For completeness, let’s quickly review our 2019 outlook and examine how we did. Of course, our outlook is only relevant in the context of making our clients’ money so that is the lens through which we will view our predictions. If you recall, this outlook was provided followed the worst quarter for equity markets in 10 years (the 4th quarter of 2018).
What we said…
“We do not see any other convincing indicators to suggest a recession is imminent and thus we believe the strong employment levels in the U.S. will provide for additional profit growth and share price increases for some time to come.”
The U.S. Unemployment rate continued to fall (headline rate falling from 3.9% in Dec ’18 to 3.6% in Oct’ 19. U.S. markets rallied strongly throughout the year.
Markets rallied even more than we could have predicted but the resiliency of the U.S. market and some help from the Federal Reserve kept the economy moving forward, avoiding a feared recession.
“The U.S. typically runs a budget deficit, which proves beneficial given that the inherent strength of the U.S. dollar creates positive borrowing conditions. This additional liquidity is helpful to the economy in the short term, but there is a growing risk that GDP growth may not be sufficient to sustain current deficit levels.”
The U.S. deficit ballooned to 5% of GDP, swelling by over US$300B. While spending undoubtedly aided GDP growth, there has been no change in government spending attitudes as the budget is projected to remain at a high level for 2020/2021 despite meagre GDP growth.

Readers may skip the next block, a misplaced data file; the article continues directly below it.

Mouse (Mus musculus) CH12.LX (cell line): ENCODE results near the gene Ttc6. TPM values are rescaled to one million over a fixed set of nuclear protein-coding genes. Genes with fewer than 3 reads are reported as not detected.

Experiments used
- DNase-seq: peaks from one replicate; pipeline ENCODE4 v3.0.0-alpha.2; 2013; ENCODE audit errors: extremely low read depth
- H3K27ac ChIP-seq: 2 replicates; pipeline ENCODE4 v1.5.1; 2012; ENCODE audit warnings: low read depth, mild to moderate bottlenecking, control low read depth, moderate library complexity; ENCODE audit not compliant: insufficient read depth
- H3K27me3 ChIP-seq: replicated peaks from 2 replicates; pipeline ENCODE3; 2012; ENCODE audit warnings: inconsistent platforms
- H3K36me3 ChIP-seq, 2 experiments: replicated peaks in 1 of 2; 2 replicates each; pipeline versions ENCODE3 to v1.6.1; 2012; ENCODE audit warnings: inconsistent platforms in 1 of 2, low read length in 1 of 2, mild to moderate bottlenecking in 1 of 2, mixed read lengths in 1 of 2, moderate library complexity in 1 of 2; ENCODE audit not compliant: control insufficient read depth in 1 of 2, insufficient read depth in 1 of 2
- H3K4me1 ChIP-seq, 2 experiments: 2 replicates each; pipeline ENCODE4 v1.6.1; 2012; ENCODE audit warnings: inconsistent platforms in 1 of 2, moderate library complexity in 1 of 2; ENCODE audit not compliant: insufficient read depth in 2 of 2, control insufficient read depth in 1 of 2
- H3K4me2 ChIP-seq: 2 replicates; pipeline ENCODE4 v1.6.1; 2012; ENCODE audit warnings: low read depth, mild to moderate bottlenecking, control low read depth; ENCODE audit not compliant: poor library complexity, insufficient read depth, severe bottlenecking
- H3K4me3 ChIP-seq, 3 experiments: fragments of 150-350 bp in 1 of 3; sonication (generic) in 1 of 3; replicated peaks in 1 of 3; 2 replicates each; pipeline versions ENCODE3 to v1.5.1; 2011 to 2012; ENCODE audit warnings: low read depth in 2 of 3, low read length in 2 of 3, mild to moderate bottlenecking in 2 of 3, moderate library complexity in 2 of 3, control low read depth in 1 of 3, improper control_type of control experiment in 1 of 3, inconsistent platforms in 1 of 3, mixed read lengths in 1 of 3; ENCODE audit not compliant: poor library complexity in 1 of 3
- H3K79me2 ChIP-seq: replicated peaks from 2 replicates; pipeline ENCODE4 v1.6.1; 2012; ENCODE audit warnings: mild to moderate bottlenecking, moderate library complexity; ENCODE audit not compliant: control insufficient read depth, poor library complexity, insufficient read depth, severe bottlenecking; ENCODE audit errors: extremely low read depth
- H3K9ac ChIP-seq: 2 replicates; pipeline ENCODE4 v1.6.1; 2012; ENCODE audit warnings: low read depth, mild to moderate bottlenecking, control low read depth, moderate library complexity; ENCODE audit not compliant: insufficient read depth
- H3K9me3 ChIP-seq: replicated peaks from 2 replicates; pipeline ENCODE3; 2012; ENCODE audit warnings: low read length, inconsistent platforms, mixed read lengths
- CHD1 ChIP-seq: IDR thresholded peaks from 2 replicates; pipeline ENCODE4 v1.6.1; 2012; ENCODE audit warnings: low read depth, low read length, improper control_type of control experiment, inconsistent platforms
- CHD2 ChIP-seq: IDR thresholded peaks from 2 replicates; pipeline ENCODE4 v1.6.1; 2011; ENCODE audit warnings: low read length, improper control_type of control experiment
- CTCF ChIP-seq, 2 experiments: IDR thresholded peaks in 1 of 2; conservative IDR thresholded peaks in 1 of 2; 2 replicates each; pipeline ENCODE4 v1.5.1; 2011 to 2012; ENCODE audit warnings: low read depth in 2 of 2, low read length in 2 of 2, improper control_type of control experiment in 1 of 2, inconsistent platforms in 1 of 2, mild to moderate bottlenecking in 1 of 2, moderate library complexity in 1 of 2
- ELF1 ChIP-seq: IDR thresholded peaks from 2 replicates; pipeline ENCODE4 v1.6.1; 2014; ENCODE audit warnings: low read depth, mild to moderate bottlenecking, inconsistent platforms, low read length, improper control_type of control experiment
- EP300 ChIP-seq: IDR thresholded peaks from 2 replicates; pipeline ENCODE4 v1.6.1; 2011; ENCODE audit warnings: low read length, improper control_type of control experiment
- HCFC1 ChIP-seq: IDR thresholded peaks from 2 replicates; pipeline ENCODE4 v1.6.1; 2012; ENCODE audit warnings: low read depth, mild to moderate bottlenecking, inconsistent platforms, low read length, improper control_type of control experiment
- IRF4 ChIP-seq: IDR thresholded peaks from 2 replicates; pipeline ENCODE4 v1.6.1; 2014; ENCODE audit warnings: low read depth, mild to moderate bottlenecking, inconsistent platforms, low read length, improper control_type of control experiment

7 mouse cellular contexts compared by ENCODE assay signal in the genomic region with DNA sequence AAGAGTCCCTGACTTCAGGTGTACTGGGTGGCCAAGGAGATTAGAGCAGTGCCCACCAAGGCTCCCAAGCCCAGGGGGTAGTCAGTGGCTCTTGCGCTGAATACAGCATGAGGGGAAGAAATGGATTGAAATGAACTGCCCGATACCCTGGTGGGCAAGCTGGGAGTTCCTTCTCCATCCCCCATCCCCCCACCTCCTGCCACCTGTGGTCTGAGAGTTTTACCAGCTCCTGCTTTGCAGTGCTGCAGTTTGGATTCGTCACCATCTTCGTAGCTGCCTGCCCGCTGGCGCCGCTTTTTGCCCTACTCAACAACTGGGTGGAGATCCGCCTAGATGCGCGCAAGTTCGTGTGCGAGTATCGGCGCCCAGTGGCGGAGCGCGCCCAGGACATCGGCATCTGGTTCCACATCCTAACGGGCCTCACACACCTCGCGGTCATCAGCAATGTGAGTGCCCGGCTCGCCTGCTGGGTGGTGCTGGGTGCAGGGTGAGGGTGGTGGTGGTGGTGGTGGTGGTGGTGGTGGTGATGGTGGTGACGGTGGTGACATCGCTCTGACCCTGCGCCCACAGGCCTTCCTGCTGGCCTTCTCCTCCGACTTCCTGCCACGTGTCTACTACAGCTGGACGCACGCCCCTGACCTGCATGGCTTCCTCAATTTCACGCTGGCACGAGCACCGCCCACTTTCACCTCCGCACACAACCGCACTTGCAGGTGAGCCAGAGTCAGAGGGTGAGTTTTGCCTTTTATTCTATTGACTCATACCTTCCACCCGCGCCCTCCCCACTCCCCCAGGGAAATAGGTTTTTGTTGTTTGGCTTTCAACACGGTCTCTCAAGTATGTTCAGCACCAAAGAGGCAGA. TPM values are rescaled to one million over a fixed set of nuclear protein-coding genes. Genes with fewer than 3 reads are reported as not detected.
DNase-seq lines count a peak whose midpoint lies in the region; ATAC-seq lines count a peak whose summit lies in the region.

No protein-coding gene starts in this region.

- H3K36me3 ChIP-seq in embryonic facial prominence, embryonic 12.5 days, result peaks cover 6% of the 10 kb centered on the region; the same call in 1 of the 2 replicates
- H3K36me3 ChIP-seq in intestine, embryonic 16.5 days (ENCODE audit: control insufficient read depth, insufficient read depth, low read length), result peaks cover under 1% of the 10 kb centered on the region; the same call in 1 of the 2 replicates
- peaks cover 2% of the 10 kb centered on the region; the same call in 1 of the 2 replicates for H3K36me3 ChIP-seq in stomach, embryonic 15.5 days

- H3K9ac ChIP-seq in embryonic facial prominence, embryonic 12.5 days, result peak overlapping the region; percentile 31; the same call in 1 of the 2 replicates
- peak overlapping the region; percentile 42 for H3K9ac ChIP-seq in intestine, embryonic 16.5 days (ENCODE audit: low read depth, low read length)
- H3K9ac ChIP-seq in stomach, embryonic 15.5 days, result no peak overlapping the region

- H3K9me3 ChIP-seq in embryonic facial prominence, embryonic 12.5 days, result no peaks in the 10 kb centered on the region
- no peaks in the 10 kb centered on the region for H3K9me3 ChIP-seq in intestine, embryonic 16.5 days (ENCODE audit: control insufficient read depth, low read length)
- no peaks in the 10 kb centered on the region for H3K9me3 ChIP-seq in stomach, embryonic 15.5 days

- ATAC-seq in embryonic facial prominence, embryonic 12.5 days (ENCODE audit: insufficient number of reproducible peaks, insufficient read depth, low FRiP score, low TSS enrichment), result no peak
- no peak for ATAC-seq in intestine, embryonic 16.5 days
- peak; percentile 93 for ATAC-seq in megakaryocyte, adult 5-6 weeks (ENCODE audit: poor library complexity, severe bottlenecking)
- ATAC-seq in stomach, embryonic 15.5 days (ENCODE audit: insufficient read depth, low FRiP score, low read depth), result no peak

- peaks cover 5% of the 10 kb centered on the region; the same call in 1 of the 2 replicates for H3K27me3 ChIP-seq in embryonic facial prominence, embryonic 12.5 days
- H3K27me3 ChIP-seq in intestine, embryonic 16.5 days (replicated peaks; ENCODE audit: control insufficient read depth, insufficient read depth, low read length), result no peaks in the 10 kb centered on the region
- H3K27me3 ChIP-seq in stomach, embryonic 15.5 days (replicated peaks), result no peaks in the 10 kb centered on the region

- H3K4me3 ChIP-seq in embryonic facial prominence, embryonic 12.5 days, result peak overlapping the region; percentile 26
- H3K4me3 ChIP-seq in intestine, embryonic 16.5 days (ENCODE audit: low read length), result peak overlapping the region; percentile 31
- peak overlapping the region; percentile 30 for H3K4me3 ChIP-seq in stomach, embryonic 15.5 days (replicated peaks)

The U.S. deficit continued to grow. Currently, the risk to deficits and the funding of seemingly unlimited debt is politicians believing that unlimited resources through money creation and deficits can continue indefinitely.
“Central banks are winding down Quantitative Easing, removing excess liquidity at a time when interest rate hikes are already straining the markets.”
The Fed was forced to cut interest rates, fueling a rally in the stock market. After a mid-summer sell-off, additional Fed liquidity was needed to support the repo market.
We did expect that cutting back on liquidity would impact markets (more details in our outlook). We did not expect the Fed to cut interest rates 3 times, providing new liquidity to markets.
“Oil prices remain range-bound between US$45-60 per barrel. Long term investments in traditional energy will be underwhelming.”
Oil prices did rise, albeit a bit more than we anticipated ($US58-64/bbl). However, oil price sentiment and challenging operating conditions led to continued underperformance of energy equities.
We did not foresee the extent of the strength in oil prices. However, we were successful in minimizing our energy exposure.
“Canadian dollar weakness persists versus the $USD, remaining rangebound between US$0.72-0.78”
While the performance of the Canadian dollar versus the U.S. dollar was not out of the expected range, the Canadian Dollar was the best performing major currency.
The CAD mostly traded in the upper half of the range and therefore could not be characterized as weak. Note that a strong CAD negatively affects performance of $USD assets for Canadian investors.